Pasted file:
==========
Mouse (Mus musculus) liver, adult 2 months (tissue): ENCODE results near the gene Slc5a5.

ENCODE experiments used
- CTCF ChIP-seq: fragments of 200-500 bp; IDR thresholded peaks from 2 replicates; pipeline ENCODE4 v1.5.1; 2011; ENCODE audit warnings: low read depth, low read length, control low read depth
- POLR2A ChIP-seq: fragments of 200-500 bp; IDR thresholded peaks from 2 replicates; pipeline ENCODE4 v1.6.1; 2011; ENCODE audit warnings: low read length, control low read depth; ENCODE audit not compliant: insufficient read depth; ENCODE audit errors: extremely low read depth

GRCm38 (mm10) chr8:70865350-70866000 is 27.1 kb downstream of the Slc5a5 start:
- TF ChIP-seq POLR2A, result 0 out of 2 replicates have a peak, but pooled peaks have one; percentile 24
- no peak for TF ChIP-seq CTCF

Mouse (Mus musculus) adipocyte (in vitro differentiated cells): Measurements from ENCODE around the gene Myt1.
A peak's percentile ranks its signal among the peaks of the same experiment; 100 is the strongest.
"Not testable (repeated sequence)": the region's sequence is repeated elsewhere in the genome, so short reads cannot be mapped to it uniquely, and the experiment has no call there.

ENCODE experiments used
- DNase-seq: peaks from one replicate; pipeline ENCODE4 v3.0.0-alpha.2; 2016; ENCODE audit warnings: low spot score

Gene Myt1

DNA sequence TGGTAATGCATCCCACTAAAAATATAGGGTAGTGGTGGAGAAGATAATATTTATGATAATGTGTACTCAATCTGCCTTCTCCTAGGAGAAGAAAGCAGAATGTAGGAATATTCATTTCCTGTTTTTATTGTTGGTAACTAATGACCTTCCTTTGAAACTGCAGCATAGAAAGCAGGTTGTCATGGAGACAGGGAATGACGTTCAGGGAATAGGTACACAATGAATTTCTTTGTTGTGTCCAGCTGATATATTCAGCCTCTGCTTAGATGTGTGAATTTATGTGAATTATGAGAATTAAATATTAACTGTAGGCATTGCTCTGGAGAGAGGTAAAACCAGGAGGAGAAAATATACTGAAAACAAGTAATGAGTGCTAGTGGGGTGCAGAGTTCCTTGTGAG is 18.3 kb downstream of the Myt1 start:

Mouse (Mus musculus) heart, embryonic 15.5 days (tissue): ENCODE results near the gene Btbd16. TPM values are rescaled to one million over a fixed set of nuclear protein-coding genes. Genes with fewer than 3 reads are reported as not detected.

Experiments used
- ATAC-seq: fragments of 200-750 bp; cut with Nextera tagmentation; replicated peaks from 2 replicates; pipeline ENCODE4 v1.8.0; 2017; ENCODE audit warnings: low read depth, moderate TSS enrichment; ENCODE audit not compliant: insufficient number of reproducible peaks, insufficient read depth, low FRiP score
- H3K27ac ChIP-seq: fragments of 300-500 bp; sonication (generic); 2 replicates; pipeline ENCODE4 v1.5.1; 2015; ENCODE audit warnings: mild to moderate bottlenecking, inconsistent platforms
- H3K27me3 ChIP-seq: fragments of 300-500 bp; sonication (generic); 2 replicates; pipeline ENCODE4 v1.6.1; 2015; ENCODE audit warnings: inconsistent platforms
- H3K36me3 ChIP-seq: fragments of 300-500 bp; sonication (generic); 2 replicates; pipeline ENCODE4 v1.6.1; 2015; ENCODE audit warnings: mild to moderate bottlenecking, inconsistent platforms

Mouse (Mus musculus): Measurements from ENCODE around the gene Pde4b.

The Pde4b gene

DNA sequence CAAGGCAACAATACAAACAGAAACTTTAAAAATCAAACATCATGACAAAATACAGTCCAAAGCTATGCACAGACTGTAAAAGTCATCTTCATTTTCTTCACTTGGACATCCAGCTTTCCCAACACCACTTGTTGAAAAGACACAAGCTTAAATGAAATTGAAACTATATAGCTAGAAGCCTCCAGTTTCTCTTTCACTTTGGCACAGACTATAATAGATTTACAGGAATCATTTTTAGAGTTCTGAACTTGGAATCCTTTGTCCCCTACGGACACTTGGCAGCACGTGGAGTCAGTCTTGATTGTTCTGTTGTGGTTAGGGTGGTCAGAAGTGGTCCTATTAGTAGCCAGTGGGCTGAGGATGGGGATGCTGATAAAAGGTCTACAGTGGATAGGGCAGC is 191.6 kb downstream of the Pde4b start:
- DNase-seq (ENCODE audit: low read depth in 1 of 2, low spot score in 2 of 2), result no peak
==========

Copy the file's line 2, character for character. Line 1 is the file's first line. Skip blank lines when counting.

ENCODE experiments used